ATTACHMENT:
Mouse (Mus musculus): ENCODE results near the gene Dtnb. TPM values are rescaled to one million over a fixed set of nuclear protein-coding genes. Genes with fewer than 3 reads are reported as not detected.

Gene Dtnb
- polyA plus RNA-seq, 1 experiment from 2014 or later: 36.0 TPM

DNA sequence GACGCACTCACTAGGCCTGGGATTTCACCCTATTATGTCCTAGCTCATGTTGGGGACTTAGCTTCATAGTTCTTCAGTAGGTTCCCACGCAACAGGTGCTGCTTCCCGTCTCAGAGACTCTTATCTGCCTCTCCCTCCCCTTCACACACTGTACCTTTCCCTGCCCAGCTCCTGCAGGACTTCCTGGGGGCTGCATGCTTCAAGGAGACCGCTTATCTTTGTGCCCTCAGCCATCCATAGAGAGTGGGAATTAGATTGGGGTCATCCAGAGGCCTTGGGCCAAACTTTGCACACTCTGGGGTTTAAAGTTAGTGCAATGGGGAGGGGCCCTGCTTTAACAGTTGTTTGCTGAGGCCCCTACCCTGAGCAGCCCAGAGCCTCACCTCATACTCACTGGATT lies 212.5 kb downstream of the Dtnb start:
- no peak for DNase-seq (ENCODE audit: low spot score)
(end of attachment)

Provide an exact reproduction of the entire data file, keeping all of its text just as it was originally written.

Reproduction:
Mouse (Mus musculus): ENCODE results near the gene Dtnb. TPM values are rescaled to one million over a fixed set of nuclear protein-coding genes. Genes with fewer than 3 reads are reported as not detected.

Gene Dtnb
- polyA plus RNA-seq, 1 experiment from 2014 or later: 36.0 TPM

DNA sequence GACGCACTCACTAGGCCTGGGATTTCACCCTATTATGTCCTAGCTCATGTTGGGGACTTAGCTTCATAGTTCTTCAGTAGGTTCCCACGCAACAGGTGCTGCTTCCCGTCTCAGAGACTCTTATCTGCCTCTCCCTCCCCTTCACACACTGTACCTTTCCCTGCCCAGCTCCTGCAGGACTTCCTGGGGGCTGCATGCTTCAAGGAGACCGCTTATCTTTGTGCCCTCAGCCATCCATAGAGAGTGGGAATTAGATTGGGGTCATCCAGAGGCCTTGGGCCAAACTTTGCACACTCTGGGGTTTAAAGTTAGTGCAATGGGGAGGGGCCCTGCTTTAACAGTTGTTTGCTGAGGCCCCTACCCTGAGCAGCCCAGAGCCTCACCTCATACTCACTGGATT lies 212.5 kb downstream of the Dtnb start:
- no peak for DNase-seq (ENCODE audit: low spot score)